…or a boa, or any other non-native, invasive snake.
You’ve seen the news reports. You know they are here. But have you ever actually seen a python while out hiking in southwest Florida? And what should you do if you see one at CREW?
The first known sighting of a python in CREW occurred in Bird Rookery Swamp in 2005. Since then, no other sightings have been reported in the watershed – until this year. In June 2013, a 10-foot python was seen near the CREW field office off Corkscrew Road in Lee County. Last week, a 9-foot common boa was found by exotic plant treatment contractors in Flint Pen Strand off Bonita Beach Road.
These two recent sightings confirm that these large non-native snakes are moving into the CREW watershed, so we want you to know what to do if you see one while out hiking on the CREW trails.
- First – do not approach the snake, but do confirm its identity, and if you can, take a photo and mark the GPS coordinates of the snake’s location.
- Second – if the python or boa is still in your view and staying put, call the FWC Exotic Species Hotline number 888-IVE-GOT1 (888- 483-4681) to report the location.
- If the snake is moving away and out of your sight, report it using the IVEGOT1 smartphone app for iPhone or Android or the website form at IVEGOT1.org (register ahead of time, so you don’t have to do that part in the field)
- Do not attempt to remove the snake. Only permitted, trained individuals may remove pythons or boas (also known as conditional species) and even then only from certain Wildlife Management Areas and other public lands with permits/permission from both FWC and the landowner.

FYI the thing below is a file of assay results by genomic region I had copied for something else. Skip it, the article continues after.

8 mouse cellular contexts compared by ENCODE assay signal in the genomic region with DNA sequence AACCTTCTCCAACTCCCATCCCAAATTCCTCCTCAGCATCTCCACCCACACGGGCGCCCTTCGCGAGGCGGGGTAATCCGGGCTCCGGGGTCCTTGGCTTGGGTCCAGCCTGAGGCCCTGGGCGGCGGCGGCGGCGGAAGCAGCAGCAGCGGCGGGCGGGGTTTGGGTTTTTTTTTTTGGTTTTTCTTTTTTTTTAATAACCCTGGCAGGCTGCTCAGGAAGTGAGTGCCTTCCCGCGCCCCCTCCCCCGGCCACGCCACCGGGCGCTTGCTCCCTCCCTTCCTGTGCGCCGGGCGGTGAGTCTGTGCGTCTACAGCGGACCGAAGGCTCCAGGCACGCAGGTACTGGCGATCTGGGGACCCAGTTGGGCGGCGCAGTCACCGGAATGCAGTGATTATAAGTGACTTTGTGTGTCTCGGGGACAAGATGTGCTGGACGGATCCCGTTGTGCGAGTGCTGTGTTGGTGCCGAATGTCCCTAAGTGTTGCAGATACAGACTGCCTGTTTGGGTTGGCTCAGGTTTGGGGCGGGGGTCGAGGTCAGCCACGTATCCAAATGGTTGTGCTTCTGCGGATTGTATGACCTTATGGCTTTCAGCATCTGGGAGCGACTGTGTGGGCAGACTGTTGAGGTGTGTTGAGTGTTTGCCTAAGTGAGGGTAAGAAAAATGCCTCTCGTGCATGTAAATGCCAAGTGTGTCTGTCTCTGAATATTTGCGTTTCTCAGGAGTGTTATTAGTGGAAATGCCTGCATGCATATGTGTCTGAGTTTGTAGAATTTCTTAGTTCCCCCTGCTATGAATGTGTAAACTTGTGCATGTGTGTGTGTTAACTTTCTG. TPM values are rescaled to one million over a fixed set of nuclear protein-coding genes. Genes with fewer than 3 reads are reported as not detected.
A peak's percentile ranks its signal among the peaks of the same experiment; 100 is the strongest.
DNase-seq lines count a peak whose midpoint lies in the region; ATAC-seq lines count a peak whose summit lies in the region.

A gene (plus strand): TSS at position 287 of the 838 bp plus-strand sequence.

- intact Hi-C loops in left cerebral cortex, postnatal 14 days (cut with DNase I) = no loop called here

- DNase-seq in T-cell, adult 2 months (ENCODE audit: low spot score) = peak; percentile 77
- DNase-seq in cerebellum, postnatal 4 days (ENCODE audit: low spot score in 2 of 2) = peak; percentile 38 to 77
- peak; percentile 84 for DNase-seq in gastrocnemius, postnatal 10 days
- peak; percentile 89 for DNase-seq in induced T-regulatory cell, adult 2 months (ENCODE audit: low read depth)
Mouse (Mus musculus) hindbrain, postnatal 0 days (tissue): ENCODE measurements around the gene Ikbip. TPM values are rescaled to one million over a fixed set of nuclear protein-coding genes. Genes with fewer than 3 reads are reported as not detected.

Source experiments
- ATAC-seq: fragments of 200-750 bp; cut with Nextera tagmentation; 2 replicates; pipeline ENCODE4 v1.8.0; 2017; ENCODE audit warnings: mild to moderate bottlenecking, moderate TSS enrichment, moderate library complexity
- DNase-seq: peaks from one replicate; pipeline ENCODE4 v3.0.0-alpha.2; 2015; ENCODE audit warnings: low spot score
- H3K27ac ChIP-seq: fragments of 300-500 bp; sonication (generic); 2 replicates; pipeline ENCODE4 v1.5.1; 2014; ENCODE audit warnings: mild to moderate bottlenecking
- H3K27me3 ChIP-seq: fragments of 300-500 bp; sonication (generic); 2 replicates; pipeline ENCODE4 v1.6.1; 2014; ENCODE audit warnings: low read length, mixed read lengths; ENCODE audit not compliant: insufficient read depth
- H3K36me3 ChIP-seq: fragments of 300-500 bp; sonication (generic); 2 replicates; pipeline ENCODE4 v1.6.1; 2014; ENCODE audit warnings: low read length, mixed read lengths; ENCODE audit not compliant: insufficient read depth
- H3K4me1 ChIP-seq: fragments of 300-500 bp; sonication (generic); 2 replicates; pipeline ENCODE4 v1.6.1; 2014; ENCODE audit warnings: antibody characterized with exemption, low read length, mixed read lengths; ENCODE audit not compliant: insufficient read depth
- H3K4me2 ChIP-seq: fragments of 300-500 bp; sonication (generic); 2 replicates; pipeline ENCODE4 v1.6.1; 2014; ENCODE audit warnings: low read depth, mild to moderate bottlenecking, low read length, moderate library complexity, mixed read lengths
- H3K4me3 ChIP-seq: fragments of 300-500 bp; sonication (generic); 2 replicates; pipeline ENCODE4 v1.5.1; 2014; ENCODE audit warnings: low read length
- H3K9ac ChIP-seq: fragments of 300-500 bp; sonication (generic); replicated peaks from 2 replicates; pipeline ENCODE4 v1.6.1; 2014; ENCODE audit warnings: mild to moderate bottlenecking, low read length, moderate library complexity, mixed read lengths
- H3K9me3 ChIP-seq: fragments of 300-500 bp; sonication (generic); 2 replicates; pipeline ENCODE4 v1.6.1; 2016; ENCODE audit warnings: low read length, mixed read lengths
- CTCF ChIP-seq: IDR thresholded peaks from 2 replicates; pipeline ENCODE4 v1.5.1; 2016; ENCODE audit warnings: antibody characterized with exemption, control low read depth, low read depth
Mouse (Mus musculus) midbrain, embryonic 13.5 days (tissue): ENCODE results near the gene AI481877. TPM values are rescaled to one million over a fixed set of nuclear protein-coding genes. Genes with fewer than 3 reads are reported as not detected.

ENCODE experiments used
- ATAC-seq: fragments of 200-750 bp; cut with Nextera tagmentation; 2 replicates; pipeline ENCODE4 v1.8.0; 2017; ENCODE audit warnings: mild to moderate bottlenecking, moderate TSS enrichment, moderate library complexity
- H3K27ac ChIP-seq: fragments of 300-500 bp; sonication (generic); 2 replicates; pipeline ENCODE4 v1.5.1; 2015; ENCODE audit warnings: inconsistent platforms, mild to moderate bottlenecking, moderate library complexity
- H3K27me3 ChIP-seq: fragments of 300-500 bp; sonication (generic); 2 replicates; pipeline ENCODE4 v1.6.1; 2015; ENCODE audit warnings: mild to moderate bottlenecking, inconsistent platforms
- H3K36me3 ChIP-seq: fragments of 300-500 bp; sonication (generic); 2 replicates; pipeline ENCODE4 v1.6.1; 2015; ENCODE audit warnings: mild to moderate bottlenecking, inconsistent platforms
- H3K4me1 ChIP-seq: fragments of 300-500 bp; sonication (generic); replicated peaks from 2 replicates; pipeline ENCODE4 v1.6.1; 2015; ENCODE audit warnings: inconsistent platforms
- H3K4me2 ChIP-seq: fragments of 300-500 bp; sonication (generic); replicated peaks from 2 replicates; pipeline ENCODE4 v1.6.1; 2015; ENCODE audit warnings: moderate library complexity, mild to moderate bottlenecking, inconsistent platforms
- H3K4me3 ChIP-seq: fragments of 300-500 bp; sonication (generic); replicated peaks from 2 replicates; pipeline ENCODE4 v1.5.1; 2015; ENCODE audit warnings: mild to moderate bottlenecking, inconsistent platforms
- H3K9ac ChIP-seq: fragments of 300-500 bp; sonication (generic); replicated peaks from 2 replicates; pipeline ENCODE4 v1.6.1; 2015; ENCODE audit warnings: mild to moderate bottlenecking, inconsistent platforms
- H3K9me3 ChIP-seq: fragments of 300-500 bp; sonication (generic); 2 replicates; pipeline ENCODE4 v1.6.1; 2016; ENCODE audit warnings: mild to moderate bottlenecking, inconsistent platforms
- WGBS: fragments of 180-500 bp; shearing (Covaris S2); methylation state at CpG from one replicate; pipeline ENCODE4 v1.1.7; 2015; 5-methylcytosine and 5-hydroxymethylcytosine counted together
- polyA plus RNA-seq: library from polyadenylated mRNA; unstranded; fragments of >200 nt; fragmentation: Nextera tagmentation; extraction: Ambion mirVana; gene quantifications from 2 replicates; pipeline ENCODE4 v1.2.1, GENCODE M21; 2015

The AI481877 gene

And if you want to get more involved, you can complete this online training course from the University of Florida that will help you recognize and report large invasive reptiles. (REDDY – Reptile Early Detection and Documentation training)
Additional info: http://ufwildlife.ifas.ufl.edu/REDDy/alreadyreddy.shtml
Quick Reference guides: http://ufwildlife.ifas.ufl.edu/REDDy/resources.shtml
Reporting your sighting helps FWC, the SFWMD, and other agencies manage these invasive exotic species and determine their distribution and range. Burmese pythons and boas are non-native snakes introduced in Florida by accidental and intentional releases by pet owners. They can be found in or near freshwater aquatic habitats like marshes and swamps and can grow up to 20 feet in length. They eat alligators, birds, mice, rabbits, raccoons, deer, and other small mammals. To learn more, visit the Python pages on the FWC website.